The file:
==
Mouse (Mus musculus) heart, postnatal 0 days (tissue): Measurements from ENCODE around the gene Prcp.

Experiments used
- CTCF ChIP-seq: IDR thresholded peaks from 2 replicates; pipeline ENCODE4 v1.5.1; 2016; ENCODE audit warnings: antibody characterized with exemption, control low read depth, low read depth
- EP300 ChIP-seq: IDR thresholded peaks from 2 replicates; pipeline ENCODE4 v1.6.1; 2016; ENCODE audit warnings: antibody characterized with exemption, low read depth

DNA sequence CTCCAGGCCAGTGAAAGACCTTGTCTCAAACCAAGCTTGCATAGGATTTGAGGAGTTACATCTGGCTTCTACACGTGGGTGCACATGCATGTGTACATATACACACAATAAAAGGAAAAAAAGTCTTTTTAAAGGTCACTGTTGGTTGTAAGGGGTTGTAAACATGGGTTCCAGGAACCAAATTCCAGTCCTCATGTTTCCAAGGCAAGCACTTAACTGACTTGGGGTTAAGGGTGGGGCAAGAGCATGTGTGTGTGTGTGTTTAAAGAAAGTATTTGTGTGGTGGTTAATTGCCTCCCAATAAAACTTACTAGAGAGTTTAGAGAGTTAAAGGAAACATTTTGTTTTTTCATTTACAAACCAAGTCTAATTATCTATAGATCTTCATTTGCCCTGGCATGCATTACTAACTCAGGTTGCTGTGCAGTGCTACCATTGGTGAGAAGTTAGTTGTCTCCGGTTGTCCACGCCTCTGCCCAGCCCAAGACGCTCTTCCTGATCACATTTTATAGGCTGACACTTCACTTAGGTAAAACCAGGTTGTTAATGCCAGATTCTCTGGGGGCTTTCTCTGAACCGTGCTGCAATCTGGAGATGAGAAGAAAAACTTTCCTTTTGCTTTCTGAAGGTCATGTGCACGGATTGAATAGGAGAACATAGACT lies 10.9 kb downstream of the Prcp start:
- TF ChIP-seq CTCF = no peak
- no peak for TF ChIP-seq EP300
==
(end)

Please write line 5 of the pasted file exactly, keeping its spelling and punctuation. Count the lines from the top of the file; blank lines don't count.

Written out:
DNA sequence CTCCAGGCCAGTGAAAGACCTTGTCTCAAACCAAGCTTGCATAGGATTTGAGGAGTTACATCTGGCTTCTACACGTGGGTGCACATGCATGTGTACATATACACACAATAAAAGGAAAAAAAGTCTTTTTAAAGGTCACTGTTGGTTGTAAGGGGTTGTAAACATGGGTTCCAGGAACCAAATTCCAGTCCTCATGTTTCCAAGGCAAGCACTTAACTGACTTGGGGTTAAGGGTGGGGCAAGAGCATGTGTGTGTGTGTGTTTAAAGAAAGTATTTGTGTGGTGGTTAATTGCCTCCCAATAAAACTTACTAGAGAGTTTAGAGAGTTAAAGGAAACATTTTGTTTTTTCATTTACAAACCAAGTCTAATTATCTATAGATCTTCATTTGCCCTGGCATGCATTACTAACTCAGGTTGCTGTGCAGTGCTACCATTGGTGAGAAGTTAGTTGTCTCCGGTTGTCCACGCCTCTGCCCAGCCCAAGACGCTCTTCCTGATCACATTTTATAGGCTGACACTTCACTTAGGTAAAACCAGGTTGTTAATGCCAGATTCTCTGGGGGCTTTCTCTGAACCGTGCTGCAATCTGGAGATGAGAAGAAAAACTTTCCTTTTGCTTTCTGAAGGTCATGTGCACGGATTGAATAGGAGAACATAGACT lies 10.9 kb downstream of the Prcp start: